The Virginia Big-Eared Bat is classified as Corynorhinus townsendii virginianus. The Corynorhinus genus, called the North American Big-Eared Bats, consists of three different species located from central Mexico to southwestern Canada (C. mexicanus, C. rafinesquii, C. townsendii). The subspecies of C. townsendii are C. t. townsendii, C. t. pallescens, C. t. australis, C. t. ingens, and C. t. virginianus, all of which primarily occupy North America. It is hypothesized that the MRCA, most recent common ancestor, of the Corynorhinus species diverged into two different lineages, creating a C. rafineesquii ancestor and C. mexicanus/ C. townsendii ancestor, during the warm periods of the Pliocene, approximately 5.0-2.5 mya. Then, during the cooling period of the early Pleistocene, cerca 2.5 mya, the C. mexicanus/ C. townsendii lineage split, separating C. mexicanus and C. townsendii. During this same period, the C. townsendii species was further divided into three lineages, isolating a C. t. townsendii ancestor, a C. t. pallescens/ C. t. australis ancestor, and a C. t. ingens/ C. t. virginianus ancestor. Subsequent glacial advances around 1.8-1.0 mya finally divided all these lineages into the subspecies that are found today. The events that caused the subspeciation between C. t. ingens and C. t. virginianus are believed to have separated the already disjunct populations from each other, leading the then unified species towards separate refugia, leading to divergence and subsequent subspeciation.
Citizens of West Virginia were the first to notice a decline in the amount of Virginia Big-Eared Bats in local caves. The population of Virginia Big-Eared Bats was estimated to be between 2,500 and 3,000 individuals in 1976. The cause of the decline is thought to be human sport, including spelunking, and general human disturbance in caves inhabited by the bats, which have lower tolerance to outside activity. The bats could also have been collected as a token for cave researchers because of their unique appearance. Inhabiting mines have been shown to also result in a decrease in population. Deforestation also presents itself as a problem. The Virginia Big-Eared Bat eats a variety of moths, some 45 different species, but 77.8% of those moths grow from larva that are dependent upon woody, forest plants for survival. Destruction of this environment would hurt the bats through both the destruction of habitable areas as well as by lowering of the population of their prey.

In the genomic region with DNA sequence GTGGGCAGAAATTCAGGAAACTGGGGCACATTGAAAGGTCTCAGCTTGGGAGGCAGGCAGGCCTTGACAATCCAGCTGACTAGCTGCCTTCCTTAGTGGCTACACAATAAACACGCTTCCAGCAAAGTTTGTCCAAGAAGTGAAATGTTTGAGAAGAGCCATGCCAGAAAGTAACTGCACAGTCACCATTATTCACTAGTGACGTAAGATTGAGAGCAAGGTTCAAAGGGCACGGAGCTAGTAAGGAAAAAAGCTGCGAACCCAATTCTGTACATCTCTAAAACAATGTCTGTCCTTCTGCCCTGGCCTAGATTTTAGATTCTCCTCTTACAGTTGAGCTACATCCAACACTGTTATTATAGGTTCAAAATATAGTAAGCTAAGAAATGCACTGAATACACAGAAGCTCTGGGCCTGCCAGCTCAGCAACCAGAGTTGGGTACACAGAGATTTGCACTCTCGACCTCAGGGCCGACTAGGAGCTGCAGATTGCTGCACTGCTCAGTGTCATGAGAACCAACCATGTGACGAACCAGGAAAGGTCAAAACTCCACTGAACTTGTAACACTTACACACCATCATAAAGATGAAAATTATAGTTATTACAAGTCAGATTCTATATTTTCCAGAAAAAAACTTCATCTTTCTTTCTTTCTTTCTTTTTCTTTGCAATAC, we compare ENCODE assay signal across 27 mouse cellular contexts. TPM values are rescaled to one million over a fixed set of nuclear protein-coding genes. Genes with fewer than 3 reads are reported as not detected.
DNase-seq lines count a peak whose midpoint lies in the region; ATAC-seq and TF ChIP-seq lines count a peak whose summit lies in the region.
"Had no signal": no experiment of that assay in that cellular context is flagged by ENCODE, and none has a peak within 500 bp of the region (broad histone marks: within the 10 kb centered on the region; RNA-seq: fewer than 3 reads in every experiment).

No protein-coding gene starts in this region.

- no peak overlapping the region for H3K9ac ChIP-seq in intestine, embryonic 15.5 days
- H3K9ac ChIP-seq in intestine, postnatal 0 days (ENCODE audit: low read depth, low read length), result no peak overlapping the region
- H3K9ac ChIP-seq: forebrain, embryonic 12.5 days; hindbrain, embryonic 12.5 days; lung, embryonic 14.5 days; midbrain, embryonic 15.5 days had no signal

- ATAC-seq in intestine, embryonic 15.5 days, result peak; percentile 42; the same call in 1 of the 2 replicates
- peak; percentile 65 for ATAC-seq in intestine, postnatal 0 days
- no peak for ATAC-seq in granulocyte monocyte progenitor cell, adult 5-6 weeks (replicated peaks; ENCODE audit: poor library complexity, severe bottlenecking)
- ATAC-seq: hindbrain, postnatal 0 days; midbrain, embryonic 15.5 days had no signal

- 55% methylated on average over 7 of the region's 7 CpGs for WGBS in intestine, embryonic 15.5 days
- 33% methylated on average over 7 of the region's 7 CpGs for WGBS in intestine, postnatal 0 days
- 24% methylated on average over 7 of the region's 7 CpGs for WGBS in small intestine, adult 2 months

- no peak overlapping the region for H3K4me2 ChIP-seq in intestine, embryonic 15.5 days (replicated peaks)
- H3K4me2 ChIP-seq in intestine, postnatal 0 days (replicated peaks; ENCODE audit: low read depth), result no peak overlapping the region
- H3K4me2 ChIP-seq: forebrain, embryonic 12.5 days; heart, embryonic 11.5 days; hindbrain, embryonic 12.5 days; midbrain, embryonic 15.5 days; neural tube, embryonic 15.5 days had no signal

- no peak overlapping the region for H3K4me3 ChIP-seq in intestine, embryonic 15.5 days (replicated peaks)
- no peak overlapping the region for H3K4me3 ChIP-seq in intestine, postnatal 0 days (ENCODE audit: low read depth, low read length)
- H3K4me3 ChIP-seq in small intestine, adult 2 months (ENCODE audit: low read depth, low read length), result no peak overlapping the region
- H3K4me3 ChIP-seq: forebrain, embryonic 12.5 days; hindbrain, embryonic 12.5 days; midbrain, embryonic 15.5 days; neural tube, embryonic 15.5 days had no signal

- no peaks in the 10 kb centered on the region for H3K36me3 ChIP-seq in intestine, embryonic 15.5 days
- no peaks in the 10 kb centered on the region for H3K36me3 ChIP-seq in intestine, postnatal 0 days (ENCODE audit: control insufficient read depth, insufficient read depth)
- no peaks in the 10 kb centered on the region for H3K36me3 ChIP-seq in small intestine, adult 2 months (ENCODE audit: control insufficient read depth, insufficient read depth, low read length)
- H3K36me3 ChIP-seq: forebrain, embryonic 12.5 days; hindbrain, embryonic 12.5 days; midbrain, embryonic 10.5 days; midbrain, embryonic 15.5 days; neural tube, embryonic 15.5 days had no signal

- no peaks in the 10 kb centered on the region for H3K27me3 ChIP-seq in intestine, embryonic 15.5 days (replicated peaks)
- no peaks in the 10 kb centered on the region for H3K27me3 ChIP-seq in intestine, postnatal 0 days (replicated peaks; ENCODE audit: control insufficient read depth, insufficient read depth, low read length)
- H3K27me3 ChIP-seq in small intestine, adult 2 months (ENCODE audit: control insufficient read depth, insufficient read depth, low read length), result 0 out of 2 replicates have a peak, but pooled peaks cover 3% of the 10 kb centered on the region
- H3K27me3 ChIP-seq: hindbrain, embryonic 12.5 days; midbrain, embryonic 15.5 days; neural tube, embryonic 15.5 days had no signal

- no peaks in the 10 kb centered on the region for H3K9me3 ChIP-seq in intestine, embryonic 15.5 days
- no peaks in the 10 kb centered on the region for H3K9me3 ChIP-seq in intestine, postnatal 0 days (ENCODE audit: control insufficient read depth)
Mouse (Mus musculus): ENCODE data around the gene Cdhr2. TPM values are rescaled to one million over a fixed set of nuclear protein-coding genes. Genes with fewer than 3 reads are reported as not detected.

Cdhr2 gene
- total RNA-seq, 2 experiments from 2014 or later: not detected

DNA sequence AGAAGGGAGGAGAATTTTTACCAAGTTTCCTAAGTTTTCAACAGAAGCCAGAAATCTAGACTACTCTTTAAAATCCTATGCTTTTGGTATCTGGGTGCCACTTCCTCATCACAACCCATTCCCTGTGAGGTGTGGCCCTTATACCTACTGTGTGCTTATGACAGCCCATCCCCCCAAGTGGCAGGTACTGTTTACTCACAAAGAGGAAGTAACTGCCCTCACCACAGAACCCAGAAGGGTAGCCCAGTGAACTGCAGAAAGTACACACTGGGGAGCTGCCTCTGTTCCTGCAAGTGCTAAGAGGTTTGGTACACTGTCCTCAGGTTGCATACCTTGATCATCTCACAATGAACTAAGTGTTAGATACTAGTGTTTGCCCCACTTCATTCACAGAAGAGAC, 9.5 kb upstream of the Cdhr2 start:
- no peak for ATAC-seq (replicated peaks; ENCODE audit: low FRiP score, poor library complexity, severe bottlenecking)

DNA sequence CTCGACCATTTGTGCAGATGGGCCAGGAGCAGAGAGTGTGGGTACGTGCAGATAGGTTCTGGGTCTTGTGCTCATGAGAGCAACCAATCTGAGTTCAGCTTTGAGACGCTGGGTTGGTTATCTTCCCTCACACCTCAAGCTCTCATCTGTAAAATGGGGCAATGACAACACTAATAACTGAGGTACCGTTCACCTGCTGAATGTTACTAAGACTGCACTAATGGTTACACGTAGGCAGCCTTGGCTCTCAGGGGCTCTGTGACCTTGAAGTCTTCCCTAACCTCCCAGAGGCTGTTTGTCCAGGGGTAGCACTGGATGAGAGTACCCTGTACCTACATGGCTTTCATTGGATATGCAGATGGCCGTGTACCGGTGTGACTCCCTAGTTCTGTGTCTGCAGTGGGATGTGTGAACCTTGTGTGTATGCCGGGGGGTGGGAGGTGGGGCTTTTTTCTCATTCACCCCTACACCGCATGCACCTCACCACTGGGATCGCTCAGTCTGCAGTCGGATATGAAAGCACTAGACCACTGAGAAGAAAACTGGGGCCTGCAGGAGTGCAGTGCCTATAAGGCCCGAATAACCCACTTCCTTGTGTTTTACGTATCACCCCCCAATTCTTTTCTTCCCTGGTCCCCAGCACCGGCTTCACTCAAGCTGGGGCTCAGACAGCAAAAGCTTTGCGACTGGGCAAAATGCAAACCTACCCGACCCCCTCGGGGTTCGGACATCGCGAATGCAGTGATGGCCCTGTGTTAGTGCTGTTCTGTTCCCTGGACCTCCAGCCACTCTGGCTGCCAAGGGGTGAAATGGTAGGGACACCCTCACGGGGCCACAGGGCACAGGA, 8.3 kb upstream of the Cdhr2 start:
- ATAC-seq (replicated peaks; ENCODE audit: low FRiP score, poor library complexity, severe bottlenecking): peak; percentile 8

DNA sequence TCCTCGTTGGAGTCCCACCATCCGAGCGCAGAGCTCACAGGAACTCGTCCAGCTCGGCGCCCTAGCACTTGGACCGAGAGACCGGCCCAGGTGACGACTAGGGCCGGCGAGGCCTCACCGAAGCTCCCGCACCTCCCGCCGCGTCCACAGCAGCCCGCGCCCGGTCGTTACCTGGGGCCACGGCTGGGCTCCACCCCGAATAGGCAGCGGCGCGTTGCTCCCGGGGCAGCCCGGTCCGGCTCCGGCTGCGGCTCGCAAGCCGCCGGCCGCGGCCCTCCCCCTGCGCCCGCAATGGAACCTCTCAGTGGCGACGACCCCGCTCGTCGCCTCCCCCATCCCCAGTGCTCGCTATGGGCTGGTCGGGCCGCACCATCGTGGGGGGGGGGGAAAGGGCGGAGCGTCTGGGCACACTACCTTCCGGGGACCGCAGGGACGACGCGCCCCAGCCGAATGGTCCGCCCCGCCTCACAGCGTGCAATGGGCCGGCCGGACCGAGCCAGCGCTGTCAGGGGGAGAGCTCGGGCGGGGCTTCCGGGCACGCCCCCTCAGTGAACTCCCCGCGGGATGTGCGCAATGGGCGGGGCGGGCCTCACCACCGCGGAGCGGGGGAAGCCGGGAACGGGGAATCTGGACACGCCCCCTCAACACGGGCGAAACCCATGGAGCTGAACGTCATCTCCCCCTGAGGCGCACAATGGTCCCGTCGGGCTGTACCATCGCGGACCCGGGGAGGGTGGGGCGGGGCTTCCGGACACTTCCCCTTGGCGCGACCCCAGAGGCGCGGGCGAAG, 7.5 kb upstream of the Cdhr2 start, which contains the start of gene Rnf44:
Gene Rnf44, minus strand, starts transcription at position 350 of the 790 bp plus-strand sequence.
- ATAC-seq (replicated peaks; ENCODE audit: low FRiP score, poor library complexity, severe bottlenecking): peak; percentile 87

The Virginia Big-Eared Bat was listed as endangered in December 31, 1979, and five caves in West Virginia were declared critical habitat for the bat. These caves were closed off to the public. The recovery plan was proposed in 1984. Cave sites preferred by Virginia Big-Eared Bats would be gated off to prevent human disturbance, and colonies would be monitored for population surveys. Specifically, the recovery plan under the Endangered Species Act required the monitoring of population trends with minimally invasive infrared sensors, searching for undocumented caves of importance to Big-Eared Bats, preventing human disturbance of said caves by installing gates and signs, appropriate agencies protecting the caves providing habitat for solitary big-eared bats, preventing changes and damage to essential habitat, developing and maintaining support for species protection, preparing and maintaining a management profile for each colony site to record population and activity, and appointing a coordinator for all recovery and research efforts.
A 77% increase in population was recorded in 2009 since an initial report in 1983. The population increase of the Virginia Big-Eared Bat is considered to be a successful revival due to the Endangered Species Act.
Threat of White nose syndrome
White-nose syndrome is the worst wildlife disease in recent history that is currently decimating North American cave-hibernating bat populations. This epidemic is responsible for mass mortalities in hibernating North American bats, and is caused by a uniquely cold-adapted fungus Pseudogymnoascus destructans. The fungus begins to grow on bats during the winter hibernation season, when bats are in torpor and immune-compromised. The body temperature of a hibernating bat is the optimal fungal growth environment. The fungus has affected 90% of species that hibernate in caves for the winter. Pseudogymnoascus destructans spores have been found growing on the Virginia big-eared bat. To date, no WNS mortality in this species has been observed although the syndrome has killed millions of its fellow cave-dwelling species.